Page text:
posts tagged with 'activism'
Lots of towns in Massachusetts didn't have school today because it's been so hard to get the snow cleared off of roads and sidewalks. In Bedford and Lexington, they decided they didn't care about sidewalks and went ahead with school anyways. I was glad because we can use the money, but from a sustainable transportation point of view I was disappointed, and all the more so when I heard teachers criticizing parents who walked with their children to school. "There's no sidewalk! They could've gotten themselves killed!" I refrained from shouting at them that cars aren't dragons, but I did calmly mention that some families might have just one car, or even (gasp) no car, and that "just driving" might not always be an option.
And of course, it shouldn't have to be. Yes, more people drive than walk so it's reasonable to clear the streets first; but at the same time, it's kind of a chicken-and-egg problem. If towns don't clear the sidewalks for two months of the year—or even build them in the first place!—they foreclose the possibility of anyone making an alternative transportation choice.
My coworkers suggested that parents without a car of their own should get a ride with a neighbor, or even keep their kids home from school. Both are great ideas (although I don't know that the administration would approve of the second one). But I have another idea. More people should, in the absence of sidewalks, walk in the street. Wear reflecting clothing if necessary, convoy with friends to make a larger, more visible group; but show up, and show drivers that they aren't the only ones with a claim to the road.
This time of year away almost no drivers are going to stop for a crosswalk outside of town centers: pedestrians just aren't on their mental radar when it's cold. But that doesn't mean I'm going to just wait passively until there's a break in traffic to cross? Of course not! I put myself out in the crosswalk—not jumping in front of cars, but making sure that they see me and see that I'm planning on crossing. Too many still respond only by swerving slightly to get by me without passing to close, but I consider it a positive educational outreach regardless.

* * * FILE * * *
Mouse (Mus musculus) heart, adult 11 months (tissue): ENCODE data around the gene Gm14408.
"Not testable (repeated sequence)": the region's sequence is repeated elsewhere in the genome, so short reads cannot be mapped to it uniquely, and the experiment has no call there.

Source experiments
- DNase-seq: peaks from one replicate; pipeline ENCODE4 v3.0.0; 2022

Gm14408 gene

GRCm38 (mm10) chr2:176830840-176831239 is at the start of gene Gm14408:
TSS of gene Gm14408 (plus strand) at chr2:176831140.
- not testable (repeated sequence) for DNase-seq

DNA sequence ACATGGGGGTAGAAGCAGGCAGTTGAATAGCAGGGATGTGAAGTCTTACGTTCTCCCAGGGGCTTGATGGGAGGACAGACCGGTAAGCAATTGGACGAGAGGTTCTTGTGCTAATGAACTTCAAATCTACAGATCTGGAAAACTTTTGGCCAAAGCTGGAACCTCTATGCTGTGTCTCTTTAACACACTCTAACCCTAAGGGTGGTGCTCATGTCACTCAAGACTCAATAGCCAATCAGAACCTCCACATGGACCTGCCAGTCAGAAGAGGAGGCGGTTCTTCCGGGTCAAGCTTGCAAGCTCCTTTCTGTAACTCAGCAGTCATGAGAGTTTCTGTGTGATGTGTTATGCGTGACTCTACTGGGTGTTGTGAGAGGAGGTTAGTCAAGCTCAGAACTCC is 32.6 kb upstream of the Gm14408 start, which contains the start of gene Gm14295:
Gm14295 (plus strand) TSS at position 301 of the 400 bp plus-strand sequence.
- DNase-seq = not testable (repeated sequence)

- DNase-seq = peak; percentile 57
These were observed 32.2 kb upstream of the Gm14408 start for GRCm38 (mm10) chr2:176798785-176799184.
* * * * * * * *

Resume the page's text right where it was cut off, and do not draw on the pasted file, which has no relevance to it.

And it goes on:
Am I being a jerk when I make drivers slow down? Maybe. But any kind of social change will always inconvenience the current privileged group, and that's ok. There are so many reasons to walk rather than driving that we shouldn't let peoples entitled habits—or crappy infrastructure, or poor snow removal—get in the way of making changes right now. When enough people are walking drivers will pay attention; and towns will be sure to plow sidewalks just like they plow streets now, or else let the kids stay home.
Don't forget this part:
It's all right to talk about "long white robes over yonder," in all of its symbolism. But ultimately people want some suits and dresses and shoes to wear down here! It's all right to talk about "streets flowing with milk and honey," but God has commanded us to be concerned about the slums down here, and his children who can't eat three square meals a day. It's all right to talk about the new Jerusalem, but one day, God's preacher must talk about the new New York, the new Atlanta, the new Philadelphia, the new Los Angeles, the new Memphis, Tennessee. This is what we have to do.
Today from 8:30 to 9:30 was meant to be "Earth Hour", when we all turned out the lights to save a certain amount of energy or something. We didn't participate, even though I cared enough to put in on my calendar when Sierra Club emailed me about it. I figure we save enough electricity the rest of the time, what with the no air-conditioning and things, that we can be grudged a little bit of light in the darkness to help us knit and write web pages.
Which reminds me, there are some things I wonder about Earth Hour. Like, does it only include lights or is all electricity out? Also, what about timezones? Is Earth Hour a rolling thing, or is it supposed to happen at the same time all over the globe? If the latter, the folks who get it at 2:30am or whatever have it pretty easy! Finally, what's the point of the whole thing: to raise awareness, or to really save energy? I hope it's the former, because I didn't notice any participation around the neighborhood (and I'd feel bad too, if I thought I was contributing to the coming energy crisis or climate catastrophe that we're hoping to avoid). And since my awareness is already at about peak level for this particular issue, I won't feel bad for not getting on the bandwagon. Not too bad, anyways...